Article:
www.rock-xtreme.com

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I learned theory from books. Glad I did.

But I'm a self taught pianist. My teachers are all my favorite players that I listen to and learn from on CDs and in live clubs and all the musicians that I play music with.

I've been a professional musician all my life - playing only the music that I want to play. I've never done anything else. I don't regret not having any formal piano training.

 

I ain't got no need for no book burning though. :D

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Originally posted by kad:

My favorite quote of all time: "I have no respect for a man that can spell a word only one way." - Mark Twain :)

 

Here's a a good one for you: "But if this ever changing world in which we live in..." - Paul

 

Grammatical errors in the above:

 

1) The sentence begins with a conjunction, which should be strictly relegated to linking independent clauses.

 

2) The final word "in" is superfluous.

 

3) The final word "in" is the ultimate breach of grammatical etiquette in that it causes the sentence to end with a preposition.

 

See... when it comes to grammar, I ain't no dummy!!

I have no respect for a man who ... not that ....

No guitarists were harmed during the making of this message.

 

In general, harmonic complexity is inversely proportional to the ratio between chording and non-chording instruments.

 

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really? :freak: It is perfectly proper grammar.
Spoken as a true ignoramus.

 

The statement "We don't need no education" contradicts itself, and I'm sure PF recognized the irony.

 

Evidently you didn't get the benefit of a 3rd grade education in English.

 

Concerning "need" and musical instruction: Correct. We don't need a teacher. We don't even need to play. We don't need to be any good. We don't need anything, really.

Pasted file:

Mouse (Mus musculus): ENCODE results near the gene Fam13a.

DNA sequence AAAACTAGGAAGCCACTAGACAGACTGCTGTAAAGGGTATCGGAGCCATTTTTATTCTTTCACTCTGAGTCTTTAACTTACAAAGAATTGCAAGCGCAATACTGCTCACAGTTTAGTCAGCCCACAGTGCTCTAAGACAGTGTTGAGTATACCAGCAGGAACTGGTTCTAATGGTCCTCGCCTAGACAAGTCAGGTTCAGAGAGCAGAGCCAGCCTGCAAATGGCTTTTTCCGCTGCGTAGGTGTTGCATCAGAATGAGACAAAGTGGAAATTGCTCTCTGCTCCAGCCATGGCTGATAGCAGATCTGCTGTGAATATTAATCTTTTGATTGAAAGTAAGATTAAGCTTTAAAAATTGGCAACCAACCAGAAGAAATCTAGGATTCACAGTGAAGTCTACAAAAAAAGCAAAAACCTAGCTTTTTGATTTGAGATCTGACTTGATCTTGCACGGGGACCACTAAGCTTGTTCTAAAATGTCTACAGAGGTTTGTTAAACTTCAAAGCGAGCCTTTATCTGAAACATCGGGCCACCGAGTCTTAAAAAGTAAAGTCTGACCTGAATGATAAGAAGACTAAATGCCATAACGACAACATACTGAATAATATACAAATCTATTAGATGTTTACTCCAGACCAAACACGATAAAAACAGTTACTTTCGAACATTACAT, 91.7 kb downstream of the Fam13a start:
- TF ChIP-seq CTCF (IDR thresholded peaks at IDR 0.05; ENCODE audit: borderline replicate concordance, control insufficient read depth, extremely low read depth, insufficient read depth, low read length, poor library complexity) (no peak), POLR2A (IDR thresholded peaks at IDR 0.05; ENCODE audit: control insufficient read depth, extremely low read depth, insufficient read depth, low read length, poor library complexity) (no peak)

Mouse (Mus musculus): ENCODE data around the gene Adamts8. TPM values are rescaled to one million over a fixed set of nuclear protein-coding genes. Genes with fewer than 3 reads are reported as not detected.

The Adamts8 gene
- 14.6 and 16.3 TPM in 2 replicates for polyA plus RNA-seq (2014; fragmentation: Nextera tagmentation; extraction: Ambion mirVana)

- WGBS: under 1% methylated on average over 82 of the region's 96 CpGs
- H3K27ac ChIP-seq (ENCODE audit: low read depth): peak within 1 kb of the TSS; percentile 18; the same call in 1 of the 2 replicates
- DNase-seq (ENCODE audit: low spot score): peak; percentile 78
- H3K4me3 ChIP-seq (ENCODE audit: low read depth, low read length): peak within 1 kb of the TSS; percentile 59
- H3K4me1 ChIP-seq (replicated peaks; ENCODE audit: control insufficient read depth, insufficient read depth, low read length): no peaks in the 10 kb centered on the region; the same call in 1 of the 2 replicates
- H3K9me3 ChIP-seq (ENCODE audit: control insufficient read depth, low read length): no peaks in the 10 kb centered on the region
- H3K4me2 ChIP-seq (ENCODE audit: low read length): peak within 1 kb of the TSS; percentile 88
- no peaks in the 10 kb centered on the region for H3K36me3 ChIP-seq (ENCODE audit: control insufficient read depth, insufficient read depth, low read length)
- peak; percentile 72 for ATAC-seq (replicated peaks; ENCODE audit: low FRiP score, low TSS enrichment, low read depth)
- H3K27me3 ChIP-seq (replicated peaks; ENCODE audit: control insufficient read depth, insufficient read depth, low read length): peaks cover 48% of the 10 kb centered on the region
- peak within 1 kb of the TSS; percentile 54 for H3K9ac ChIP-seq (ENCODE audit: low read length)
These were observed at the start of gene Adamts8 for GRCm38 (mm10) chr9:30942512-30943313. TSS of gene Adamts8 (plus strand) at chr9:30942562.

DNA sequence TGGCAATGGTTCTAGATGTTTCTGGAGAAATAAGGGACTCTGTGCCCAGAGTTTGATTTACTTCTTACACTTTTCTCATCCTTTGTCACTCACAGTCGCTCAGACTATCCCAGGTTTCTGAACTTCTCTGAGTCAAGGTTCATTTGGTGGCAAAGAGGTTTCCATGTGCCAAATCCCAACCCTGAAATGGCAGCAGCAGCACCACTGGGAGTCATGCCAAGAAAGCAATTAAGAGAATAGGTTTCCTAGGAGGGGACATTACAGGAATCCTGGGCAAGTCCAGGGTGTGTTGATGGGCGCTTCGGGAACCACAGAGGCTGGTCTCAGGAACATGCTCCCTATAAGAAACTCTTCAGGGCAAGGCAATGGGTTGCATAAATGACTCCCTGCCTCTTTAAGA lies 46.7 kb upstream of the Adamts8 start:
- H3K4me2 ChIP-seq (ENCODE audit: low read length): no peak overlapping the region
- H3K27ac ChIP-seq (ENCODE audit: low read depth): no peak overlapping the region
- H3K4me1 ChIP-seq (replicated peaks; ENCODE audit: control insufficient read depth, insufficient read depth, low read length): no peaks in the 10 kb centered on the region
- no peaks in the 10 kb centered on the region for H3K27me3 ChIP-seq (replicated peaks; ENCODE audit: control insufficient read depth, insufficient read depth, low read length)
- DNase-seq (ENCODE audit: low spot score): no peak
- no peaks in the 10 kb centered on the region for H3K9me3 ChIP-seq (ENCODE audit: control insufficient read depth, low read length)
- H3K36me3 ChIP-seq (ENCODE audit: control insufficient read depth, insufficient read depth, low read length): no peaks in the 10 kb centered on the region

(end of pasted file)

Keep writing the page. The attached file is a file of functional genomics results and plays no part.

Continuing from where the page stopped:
There are a number of good self-taught players. (I like to think of myself as one of them.) The thing is, we'll never know how much better (or worse) any given player would have been with more training.

 

We do have countless examples of self-taught musicians who then got training and got much better. (Anyone want to own up?) I don't know of any examples where someone was self-taught and got worse from training, but no doubt it happens.

 

The real question is "Is training of any value?"

 

The answer IMHO is "YES", assuming the teacher is any good. I spent a lot of time retraining to get over my bad habits. On the other hand, maybe if I'd had more training early on, I'd sound more like other trained musicians. (There's good and bad in that.)

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Grammar is a necessary evil!

 

It's funny that I should feel that way, since I make a living as a translator and proofreader. But I would much rather not have to think about it at all. Actually, since I translate from other languages into English, it's not a big issue most of the time.

 

But on occasion, yes indeed I have to look up stuff in English handbooks and what not! Just like I resort to music theory when I have to, when the music isn't flowing like I want it to!